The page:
Thursday, November 30, 2006

Invitation to a dance

One of the most moving passages in Ralph Ellison's Invisible Man (1952) is the narrator's careful inventory of the items being put into the street as an old couple are evicted from their Harlem apartment. Here's a sample:

Pots and pots of green plants were lined in the dirty snow, certain to die of the cold; ivy, canna, a tomato plant. And in a basket I saw a straightening comb, switches of false hair, a curling iron, a card with silvery letters against a background of dark red velvet, reading "God Bless Our Home"; and scattered across the top of a chiffonier were nuggets of High John the Conqueror, the lucky stone; and as I watched the white men put down a basket in which I saw a whiskey bottle filled with rock candy and camphor, a small Ethiopian flag, a faded tintype of Abraham Lincoln, and the smiling image of a Hollywood star torn from a magazine. And on a pillow several badly cracked pieces of delicate china, a commemorative plate celebrating the St. Louis World's Fair . . . I stood in a kind of daze, looking at an old folded lace fan studded with jet and mother-of-pearl.

Thinking about this passage made me remember the invitation I've scanned here, which I bought for fifty cents at a flea market a few years ago.

Who might have saved this card for so many years?

A husband and wife who met at this dance?

Their children?

A. Pellegrino?

One of the Syncopators?

A printer (note that it's a union printer) who liked to hold on to copies of his work?

One of the barbers?

Someone who liked the lyrics on the back?

I thought it appropriate to give this invitation a home.

The Lawndale Masonic Temple, I learned tonight, was located at 2300 Millard Avenue in Chicago. The webpage for the Chicago Public Library's Lawndale-Crawford Community Collection describes the neighborhood:
By 1900, Bohemian immigration into the Lawndale-Crawford area replaced the earlier settlers of Dutch, German, Irish, and Scotch extraction. Within a few years, the community was considered the largest Bohemian settlement, outside of Prague, Czechoslovakia. This ethnic group was very politically and socially active throughout the 1920s, 1930s, and 1940s, which resulted in the formation of numerous civic and social organizations as well as a close-knit community.

As the area continued to develop, the population shifted, and the Bohemians began to move further west and northwest. They were replaced by various other ethnic groups such as the Poles, and finally the Hispanics, who still reside in the area today.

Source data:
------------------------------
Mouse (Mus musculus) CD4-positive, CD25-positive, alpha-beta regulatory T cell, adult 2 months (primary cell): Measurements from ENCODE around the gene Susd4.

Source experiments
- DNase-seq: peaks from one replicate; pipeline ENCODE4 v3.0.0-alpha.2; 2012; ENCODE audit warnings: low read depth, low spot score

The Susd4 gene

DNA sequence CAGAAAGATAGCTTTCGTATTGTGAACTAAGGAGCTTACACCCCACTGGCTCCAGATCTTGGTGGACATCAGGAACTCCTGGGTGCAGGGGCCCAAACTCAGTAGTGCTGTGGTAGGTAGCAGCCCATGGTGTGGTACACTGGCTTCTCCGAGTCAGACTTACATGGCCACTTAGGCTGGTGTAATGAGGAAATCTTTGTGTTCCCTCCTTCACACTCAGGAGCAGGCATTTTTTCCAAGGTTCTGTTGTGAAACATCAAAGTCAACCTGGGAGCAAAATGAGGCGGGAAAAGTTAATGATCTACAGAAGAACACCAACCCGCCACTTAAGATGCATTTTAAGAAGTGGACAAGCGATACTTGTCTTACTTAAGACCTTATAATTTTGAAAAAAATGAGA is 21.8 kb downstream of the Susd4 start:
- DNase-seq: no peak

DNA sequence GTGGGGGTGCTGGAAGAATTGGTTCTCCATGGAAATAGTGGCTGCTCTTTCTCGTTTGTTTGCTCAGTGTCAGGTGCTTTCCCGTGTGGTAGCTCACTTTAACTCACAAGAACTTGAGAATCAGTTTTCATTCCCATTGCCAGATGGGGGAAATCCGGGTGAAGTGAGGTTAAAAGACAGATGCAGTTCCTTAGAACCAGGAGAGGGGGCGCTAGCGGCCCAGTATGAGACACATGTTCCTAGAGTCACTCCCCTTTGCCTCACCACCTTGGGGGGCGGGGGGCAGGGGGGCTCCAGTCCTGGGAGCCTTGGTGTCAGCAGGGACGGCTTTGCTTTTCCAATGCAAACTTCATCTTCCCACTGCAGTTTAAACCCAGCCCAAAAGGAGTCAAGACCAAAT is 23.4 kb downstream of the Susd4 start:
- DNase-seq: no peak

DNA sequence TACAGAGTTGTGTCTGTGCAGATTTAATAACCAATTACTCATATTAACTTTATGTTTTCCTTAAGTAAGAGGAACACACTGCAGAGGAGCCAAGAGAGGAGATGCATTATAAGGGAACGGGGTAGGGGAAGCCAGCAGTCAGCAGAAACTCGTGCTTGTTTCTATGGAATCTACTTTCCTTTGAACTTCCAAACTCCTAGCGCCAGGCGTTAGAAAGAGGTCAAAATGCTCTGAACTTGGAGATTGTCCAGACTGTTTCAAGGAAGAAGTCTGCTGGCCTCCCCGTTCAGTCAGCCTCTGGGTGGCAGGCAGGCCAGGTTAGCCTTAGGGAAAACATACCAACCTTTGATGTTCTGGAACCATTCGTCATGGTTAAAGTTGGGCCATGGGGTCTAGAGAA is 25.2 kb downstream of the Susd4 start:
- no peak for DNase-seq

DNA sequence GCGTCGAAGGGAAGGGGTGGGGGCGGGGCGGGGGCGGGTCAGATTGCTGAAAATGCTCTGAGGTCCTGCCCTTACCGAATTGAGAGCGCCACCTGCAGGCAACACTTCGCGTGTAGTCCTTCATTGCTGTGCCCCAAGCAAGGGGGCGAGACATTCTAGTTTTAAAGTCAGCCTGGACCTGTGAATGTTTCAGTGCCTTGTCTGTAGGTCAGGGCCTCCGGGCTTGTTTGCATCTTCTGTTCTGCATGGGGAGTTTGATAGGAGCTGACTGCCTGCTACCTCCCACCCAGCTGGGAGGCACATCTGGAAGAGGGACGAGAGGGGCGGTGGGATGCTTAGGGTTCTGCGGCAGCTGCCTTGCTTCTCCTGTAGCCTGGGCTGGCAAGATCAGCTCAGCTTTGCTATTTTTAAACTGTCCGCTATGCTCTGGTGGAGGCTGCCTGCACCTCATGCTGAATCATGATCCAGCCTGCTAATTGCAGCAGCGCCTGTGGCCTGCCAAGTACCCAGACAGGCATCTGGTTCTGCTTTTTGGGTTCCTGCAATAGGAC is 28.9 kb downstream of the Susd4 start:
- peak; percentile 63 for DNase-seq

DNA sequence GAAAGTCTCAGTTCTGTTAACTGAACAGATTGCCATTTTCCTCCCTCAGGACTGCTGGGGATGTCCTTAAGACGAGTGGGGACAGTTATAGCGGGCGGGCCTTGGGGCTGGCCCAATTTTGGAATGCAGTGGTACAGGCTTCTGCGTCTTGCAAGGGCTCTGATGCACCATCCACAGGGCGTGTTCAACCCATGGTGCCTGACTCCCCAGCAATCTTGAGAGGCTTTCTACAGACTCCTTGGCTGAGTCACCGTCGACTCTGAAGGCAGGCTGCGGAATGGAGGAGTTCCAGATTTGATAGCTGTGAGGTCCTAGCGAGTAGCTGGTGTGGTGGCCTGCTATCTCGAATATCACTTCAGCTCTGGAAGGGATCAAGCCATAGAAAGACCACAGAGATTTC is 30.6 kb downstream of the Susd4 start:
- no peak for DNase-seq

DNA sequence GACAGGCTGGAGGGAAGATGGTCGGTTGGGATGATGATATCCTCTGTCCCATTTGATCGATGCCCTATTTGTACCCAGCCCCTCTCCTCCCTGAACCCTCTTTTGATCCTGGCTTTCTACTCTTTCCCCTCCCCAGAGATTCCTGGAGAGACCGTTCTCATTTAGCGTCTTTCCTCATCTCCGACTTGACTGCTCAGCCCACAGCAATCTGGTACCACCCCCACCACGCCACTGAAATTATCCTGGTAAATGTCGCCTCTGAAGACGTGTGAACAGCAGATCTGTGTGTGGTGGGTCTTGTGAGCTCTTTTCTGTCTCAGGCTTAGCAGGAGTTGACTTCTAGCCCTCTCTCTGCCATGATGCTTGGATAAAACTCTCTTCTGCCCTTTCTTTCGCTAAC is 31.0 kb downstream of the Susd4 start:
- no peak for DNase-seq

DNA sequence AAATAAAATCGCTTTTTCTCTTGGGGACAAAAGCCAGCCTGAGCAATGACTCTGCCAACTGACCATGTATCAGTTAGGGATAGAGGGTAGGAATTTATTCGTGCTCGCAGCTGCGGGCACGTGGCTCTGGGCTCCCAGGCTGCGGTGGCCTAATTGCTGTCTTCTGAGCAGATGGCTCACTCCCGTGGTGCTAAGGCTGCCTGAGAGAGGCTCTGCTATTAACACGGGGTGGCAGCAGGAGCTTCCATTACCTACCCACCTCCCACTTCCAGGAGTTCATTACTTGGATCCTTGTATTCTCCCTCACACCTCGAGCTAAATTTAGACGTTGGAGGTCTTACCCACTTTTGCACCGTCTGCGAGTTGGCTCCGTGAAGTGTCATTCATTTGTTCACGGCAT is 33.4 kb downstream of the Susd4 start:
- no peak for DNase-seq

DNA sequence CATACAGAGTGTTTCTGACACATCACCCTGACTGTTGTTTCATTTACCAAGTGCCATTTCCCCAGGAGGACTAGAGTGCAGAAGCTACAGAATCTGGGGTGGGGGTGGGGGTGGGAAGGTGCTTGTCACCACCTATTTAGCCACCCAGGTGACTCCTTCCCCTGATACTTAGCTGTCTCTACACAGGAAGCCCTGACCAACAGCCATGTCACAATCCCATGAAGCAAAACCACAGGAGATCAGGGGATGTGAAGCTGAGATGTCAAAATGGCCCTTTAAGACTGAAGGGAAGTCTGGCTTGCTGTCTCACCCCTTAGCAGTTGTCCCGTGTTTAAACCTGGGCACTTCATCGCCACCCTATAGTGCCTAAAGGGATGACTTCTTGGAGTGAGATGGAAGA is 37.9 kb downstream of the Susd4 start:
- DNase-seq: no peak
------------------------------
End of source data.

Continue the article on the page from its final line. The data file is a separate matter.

Google Maps shows a large building still standing at 2300 Millard Avenue. It seems to now be home to one or two churches: New Life Christian Church and/or La Villita Community Church.

The songs: "In a Little Spanish Town," music by Mabel Wayne, lyrics by Sam M. Lewis and Joe Young, appeared in 1926. "Thinking of You," music by Harry Ruby, lyrics by Bert Kalmar, was featured in the 1927 show The Five O'Clock Girl. ("'FIVE O'CLOCK GIRL' IS HIGHLY ENJOYABLE" said the New York Times on October 11, 1927. "Thinking of You" isn't mentioned in the review.) Were people dancing to one or both songs on January 15, 1927?

And about the barbers: The only Chicago "F. Carbone" listed in the Social Security Death Index is Frank Carbone (1910-1980), too young to be the man on the card. I wonder if "E. Popp" might be Edward (1879-1965), Ernest (1902-1971), or Edwin (1906-1973) (the last almost certainly too young).

The address where Messrs. Carbone and Popp had their shop seems to no longer exist.

Update, February 2012: Here is a 1925 photograph of Anthony Pellegrino and the Alabama Syncopators.

Lawndale-Crawford Community Collection (Chicago Public Library)

High John the Conqueror (Lucky Mojo Curio Company)

Found (On another bit of ephemera)

comments: 3

Timothy said...

Dude-- You got Boing Boinged

Glad I found you. Looking forward to reading about granularity.


Michael Leddy said...

"Dude-- You got Boing Boinged" -- thanks for the heads up, Timothy. I learned about it at midnight via two e-mails. Happy reading!

Blogaulaire said...

Congratulations on being absorbed into the ungranular cyber-neural pathways of the blogosphere Michael Leddy.

Re: the Czechs moving West. Spillwater, IA and Cedar Rapids (Lynn Co., IA) are two foci of settlement; even Dvorak made it to Iowa from Manhattan.

Wm Shirer (Amer. journalist who documented Hitler's regime) lists the influence of the Bohemians and the Wobblies for his youthful attraction to socialism in his memoires.

Irony of sorts, I find, is that native born journalists from that epoch and the Midwest (especially?) jumped both New York City and 'the pond', making their first world city experience Paris or London -- especially inductees for the Canadian and then the US participation in the war.

For Shirer to make it to Europe on the cheap, NYC was not the point of embarkment rather it was Montreal, where he waited each day in the shape-up to land a job as a fodder boy on a cattle ship headed to UK and French markets. (Though I do not see why Chicago was not the first choice for that.)

The impact at the time of the de-industrialization of New York City as jobs moved north and west with manufacturing seems a forgotten factor in accounts of the social and cultural side of Harlem experience. Hell, at this moment, culturally, Dubuque made it on the map as a thriving community of publishing radicals!